Jonas Runs Ship Shape Event

July 26, 2002
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GRAND HAVEN — The job isn’t all that different, really, than when he ran an engineering and construction company.

Just like in business, Roger Jonas needs to constantly call on his skills in finance, strategic planning, marketing, organization, managing personnel and working with customers, as well as understand his core market and the overall mission of the organization.

“You’d better know who your customers are and what your customer base is,” said Jonas, the executive director of Grand Haven Coast Guard Festival Inc.

“The festival is, in effect, a business. We have a product,” he said.

That product is a 10-day festival that’s organized to honor the men and women of the U.S. Coast Guard and the agency’s involvement in Grand Haven, and draws thousands of visitors annually to the lakeshore community.

Jonas, the former president of CoroTech Inc. in Spring Lake, came out of semi-retirement in February to join the Coast Guard Festival. He sought the position after growing restless in semi-retirement and deciding he wanted to return to work, although he didn’t want to do “just anything.”

“I’ve been active all my life and involved all my life,” the 61-year-old Ferrysburg resident said. “There was still kind of a desire to get back in the thick of things.”

Jonas saw an opportunity when he read a newspaper ad seeking a new executive director for the festival. A 21-year resident of the area, Jonas had always enjoyed attending the festival and was involved in the community through volunteer work. He believed he was well-suited to run the organization.

“I thought this would be a fun way to cap off a career,” he said. “I like big events and I like working on multiple tasks at once. Having a lot of balls in the air and not dropping them, that’s a challenge.”

A Grand Ledge native with a background in sales and marketing, Jonas came to the area in 1981 when he joined CoroTech Inc. as vice president. He became president in 1989, a position he held until 1995, when he decided to slow down and sell his stake in the company.

He worked for five years as an independent consultant for Corrosion Probe Inc., a Connecticut firm involved in the paper and pulp mill industry. Jonas has known the company’s owner for years.

Serving as executive director of the Coast Guard Festival essentially brings Jonas full circle to the beginning of his career. While he worked on an MBA in international business at Michigan State University — where he also holds an undergraduate degree in marketing — Jonas served as director of the East Lansing Chamber of Commerce.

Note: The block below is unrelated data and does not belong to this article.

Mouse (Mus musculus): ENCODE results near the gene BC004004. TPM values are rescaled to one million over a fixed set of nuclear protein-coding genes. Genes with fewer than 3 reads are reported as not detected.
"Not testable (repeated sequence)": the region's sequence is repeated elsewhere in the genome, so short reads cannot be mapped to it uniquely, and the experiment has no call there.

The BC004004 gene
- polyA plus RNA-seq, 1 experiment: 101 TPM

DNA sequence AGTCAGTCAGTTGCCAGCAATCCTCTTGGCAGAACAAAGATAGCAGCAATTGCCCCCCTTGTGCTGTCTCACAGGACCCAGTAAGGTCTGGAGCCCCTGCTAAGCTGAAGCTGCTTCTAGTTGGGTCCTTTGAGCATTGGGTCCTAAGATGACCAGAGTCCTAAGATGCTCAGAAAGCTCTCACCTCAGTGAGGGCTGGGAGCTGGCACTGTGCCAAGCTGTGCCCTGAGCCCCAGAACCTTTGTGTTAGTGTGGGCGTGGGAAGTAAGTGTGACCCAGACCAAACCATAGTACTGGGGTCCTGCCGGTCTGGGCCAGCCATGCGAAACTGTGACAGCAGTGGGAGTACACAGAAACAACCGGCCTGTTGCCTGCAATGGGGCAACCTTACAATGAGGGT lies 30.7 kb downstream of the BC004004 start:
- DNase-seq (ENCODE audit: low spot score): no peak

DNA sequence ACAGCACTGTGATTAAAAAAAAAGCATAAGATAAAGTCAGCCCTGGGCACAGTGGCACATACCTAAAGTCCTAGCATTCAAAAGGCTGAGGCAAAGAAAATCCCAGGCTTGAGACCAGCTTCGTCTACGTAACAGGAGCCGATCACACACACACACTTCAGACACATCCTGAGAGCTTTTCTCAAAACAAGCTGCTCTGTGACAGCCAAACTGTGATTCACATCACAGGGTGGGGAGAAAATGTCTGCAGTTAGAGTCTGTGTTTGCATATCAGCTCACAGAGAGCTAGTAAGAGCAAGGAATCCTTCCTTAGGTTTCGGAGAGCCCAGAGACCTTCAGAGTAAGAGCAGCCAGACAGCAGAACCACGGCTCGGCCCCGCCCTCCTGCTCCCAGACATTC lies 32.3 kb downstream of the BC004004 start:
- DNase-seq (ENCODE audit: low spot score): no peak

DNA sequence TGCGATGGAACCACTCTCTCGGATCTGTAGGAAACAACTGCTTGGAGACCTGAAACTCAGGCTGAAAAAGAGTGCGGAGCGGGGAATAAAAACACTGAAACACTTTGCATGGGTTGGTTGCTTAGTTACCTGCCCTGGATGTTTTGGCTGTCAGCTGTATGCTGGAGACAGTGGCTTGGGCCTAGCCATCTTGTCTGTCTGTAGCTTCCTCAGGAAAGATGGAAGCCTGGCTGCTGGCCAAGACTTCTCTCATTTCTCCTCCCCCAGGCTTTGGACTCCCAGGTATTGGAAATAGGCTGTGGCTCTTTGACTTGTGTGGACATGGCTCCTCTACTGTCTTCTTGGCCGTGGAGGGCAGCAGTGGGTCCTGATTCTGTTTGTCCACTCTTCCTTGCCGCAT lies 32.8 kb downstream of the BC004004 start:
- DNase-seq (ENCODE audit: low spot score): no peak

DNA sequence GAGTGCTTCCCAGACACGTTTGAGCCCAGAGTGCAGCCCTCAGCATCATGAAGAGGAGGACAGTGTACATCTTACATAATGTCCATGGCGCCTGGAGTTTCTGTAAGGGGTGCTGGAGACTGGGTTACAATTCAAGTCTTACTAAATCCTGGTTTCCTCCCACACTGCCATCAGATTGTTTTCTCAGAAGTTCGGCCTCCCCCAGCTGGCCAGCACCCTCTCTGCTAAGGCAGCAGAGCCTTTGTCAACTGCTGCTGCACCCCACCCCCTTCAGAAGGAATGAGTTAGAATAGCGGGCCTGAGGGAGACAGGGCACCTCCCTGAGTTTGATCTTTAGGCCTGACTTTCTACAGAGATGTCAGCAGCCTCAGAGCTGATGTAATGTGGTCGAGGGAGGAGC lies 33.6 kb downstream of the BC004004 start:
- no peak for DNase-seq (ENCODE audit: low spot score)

In returning to the nonprofit administration sector, he has been reminded of all the varying constituencies that are involved in the operation of a community-based organization. In the case of the Grand Haven Coast Guard Festival, that includes the organizing communities, a 23-member board of directors, numerous business sponsors and underwriters of the event, a volunteer staff of more than 200 people, and the U.S. Coast Guard on both a national and local level.

The festival, whose roots date back to 1924 when townspeople held a picnic for Coast Guard personnel stationed in Grand Haven, commemorates the Coast Guard’s birthday and salutes the service’s personnel.

Jonas said he was surprised at the number of events, both public and private, that are organized in conjunction with the festival, which draws many of the Coast Guard’s top brass as well as more than 1,000 active duty personnel and retirees, many of whom are attending reunions. While many people see the event as another summer festival, to organizers it is an affair whose highlight is the annual memorial ceremony honoring Coast Guard personnel who died in the past year and in 1943 when the cutter Escanaba, which was stationed in Grand Haven, sank in the North Atlantic during service in World War II.

“This is a command event for some of those people,” Jonas said. “It’s a huge responsibility. You have to do it right.”

In managing the event, organizers rely heavily on sponsors who see the festival as a way to showcase their local involvement and a unique venue to market their goods or services. Sponsorships, including a year-to-year deal with Ford Motor Co., now account for about half of the festival’s annual budget.

While the goal is to grow sponsorships and marketing partnerships, Jonas and organizers want to maintain a “delicate balance” so the event does not become too commercialized.

Jonas, just like he would if running a business, wants to make sure the festival keeps changing year to year to keep up with the tastes of those attending the event, yet maintain a focus on its mission and purpose.

“We have no designs or plans to make this thing bigger. Bigger is not better, but we can tweak the edges,” he said. “We can never lose our focus on what the origin of the festival is all about.” 

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